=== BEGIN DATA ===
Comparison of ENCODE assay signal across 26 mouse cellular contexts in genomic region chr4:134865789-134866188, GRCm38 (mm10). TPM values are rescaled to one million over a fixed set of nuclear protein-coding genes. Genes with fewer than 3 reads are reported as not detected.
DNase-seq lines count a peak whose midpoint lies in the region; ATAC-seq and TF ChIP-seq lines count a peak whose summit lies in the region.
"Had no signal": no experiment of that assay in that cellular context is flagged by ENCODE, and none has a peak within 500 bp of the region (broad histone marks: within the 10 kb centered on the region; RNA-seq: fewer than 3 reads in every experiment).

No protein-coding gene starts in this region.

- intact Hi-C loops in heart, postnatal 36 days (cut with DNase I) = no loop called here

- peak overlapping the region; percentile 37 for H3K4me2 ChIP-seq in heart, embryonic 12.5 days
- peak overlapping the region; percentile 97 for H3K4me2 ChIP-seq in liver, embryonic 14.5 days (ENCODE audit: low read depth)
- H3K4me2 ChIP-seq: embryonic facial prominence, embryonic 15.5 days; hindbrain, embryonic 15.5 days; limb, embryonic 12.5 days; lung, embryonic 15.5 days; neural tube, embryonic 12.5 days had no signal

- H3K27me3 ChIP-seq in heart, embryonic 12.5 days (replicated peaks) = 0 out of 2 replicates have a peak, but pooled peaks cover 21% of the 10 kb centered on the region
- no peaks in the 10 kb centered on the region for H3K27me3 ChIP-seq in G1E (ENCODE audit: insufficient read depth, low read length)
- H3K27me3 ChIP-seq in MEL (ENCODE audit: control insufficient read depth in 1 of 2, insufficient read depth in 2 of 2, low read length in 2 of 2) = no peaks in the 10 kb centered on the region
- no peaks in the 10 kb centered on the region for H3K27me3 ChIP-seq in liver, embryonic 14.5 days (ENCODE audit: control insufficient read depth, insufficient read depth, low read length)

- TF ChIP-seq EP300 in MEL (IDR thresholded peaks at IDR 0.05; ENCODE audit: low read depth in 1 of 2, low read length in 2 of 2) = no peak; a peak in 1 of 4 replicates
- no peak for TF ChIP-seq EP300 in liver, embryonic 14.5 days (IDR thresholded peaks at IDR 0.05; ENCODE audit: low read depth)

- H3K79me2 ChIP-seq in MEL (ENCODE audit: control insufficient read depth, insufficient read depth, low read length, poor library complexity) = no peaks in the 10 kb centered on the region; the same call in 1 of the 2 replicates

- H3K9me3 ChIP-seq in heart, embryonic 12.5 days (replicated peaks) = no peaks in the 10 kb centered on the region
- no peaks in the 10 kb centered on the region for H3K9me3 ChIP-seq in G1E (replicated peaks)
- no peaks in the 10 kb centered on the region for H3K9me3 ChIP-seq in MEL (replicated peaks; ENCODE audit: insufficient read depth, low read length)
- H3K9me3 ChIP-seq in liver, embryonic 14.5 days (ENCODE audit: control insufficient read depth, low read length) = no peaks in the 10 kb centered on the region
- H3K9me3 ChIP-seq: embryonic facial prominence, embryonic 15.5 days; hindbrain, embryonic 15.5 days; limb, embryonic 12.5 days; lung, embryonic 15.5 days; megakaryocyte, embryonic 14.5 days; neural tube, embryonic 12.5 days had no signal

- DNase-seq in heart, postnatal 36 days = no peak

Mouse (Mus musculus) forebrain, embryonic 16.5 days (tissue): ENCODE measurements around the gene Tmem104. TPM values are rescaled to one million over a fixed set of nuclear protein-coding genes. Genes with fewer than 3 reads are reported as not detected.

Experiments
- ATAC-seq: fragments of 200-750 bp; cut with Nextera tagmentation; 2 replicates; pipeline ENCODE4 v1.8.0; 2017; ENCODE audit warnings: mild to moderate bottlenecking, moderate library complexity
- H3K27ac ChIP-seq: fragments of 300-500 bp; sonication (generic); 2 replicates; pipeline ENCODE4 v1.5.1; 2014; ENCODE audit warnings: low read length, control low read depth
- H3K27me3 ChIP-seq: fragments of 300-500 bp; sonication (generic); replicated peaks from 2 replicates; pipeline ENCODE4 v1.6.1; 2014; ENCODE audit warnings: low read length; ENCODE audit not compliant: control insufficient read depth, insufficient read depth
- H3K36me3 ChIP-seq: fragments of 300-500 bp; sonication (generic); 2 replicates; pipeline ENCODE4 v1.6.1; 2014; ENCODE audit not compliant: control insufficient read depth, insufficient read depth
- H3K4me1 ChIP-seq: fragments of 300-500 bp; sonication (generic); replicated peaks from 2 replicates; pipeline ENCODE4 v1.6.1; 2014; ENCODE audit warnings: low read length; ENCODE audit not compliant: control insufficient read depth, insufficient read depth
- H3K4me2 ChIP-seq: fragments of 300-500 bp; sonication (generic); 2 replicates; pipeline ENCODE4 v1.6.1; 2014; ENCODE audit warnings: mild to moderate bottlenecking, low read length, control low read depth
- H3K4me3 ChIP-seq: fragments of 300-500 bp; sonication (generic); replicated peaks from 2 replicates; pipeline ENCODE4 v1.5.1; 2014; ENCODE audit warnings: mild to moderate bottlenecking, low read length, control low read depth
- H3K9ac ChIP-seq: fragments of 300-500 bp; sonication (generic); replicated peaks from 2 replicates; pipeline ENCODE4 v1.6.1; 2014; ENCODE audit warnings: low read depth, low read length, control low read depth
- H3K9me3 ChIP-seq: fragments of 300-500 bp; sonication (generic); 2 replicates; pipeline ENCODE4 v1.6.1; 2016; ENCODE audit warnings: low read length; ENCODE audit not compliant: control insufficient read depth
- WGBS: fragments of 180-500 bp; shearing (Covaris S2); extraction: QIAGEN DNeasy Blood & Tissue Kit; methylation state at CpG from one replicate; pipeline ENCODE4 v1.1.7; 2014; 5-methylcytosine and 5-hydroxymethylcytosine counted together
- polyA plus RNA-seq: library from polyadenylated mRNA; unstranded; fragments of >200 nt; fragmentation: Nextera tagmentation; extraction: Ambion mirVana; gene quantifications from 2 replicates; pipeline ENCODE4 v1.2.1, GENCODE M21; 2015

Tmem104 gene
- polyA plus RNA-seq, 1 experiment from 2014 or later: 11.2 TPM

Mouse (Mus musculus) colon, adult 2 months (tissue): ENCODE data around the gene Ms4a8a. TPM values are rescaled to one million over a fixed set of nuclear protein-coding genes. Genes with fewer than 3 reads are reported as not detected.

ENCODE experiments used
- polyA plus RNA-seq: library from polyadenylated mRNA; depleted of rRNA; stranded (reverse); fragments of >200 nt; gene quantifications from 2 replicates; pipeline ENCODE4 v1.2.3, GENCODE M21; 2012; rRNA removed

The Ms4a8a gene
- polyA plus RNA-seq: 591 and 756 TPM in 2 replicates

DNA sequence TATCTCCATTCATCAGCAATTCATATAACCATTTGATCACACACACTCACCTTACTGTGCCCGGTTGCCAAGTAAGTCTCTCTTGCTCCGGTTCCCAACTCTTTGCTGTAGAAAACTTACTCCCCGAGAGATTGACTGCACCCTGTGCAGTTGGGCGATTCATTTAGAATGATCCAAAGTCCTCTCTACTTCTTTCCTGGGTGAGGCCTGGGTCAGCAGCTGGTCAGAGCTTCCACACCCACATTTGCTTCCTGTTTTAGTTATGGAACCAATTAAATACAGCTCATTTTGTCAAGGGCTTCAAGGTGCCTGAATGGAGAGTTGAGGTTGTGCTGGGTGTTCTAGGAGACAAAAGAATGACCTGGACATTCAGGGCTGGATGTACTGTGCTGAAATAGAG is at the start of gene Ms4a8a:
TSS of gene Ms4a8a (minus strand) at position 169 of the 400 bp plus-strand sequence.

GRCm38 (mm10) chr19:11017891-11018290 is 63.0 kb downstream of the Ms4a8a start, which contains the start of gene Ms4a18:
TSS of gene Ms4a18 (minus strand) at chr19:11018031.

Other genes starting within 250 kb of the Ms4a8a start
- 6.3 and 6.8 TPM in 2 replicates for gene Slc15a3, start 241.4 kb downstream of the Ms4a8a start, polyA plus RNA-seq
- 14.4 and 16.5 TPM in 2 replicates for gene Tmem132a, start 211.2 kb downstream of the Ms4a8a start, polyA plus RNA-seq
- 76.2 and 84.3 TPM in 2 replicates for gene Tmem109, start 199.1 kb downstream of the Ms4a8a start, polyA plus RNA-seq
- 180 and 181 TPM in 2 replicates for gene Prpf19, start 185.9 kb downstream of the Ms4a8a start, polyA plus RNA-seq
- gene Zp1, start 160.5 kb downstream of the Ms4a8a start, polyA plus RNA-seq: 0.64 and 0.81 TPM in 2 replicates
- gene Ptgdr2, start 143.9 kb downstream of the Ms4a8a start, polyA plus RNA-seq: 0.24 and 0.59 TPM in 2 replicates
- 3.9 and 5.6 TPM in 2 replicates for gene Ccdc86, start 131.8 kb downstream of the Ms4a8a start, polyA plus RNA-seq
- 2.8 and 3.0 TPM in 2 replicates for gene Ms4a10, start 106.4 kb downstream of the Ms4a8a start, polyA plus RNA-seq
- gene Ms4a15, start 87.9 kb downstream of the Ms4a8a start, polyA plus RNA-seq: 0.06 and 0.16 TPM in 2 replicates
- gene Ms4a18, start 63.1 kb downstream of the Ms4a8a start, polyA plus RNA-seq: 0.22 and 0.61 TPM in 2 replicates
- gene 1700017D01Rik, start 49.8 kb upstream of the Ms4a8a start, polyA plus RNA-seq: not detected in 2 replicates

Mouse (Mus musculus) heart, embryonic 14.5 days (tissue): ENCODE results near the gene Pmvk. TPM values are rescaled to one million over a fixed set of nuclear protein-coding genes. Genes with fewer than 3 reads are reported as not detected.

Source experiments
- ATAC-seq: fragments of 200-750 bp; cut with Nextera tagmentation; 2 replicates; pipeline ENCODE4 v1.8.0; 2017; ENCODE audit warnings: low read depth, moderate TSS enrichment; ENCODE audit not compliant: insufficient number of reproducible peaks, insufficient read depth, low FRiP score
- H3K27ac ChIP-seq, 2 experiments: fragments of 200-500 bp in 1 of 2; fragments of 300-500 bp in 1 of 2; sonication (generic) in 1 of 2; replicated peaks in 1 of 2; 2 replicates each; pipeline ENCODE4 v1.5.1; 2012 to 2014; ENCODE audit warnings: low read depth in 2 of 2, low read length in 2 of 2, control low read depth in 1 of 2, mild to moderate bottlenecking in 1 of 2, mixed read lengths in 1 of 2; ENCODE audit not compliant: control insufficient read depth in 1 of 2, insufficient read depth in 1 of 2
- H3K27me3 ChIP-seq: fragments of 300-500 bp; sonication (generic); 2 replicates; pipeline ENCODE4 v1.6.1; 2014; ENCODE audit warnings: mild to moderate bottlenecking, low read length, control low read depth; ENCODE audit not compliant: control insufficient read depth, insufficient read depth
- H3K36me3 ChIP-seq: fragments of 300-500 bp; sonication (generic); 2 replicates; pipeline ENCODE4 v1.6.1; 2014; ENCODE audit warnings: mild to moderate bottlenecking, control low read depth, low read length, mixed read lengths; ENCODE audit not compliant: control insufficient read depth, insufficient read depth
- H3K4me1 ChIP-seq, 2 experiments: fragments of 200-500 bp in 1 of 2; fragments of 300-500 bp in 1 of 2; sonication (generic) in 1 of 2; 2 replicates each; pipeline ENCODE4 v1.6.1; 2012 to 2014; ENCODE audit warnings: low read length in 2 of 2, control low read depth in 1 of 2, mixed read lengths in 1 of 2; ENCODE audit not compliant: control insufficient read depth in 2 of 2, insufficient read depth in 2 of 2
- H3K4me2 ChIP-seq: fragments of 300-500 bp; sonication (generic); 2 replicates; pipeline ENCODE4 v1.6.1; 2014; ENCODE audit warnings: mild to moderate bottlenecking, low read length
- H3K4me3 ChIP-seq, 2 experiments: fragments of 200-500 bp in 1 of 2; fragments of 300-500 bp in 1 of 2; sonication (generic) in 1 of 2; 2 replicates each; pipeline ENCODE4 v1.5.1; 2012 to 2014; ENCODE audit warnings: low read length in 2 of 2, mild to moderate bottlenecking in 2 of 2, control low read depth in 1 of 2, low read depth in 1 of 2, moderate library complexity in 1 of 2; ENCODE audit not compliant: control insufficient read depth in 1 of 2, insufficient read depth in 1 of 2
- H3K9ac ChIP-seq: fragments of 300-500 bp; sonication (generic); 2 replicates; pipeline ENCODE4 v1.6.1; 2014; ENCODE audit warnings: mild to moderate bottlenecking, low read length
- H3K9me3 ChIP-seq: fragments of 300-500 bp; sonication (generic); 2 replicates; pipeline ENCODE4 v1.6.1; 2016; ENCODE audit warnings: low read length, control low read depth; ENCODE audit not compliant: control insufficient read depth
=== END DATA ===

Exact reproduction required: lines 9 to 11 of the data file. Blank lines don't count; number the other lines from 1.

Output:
- H3K27me3 ChIP-seq in heart, embryonic 12.5 days (replicated peaks) = 0 out of 2 replicates have a peak, but pooled peaks cover 21% of the 10 kb centered on the region
- no peaks in the 10 kb centered on the region for H3K27me3 ChIP-seq in G1E (ENCODE audit: insufficient read depth, low read length)
- H3K27me3 ChIP-seq in MEL (ENCODE audit: control insufficient read depth in 1 of 2, insufficient read depth in 2 of 2, low read length in 2 of 2) = no peaks in the 10 kb centered on the region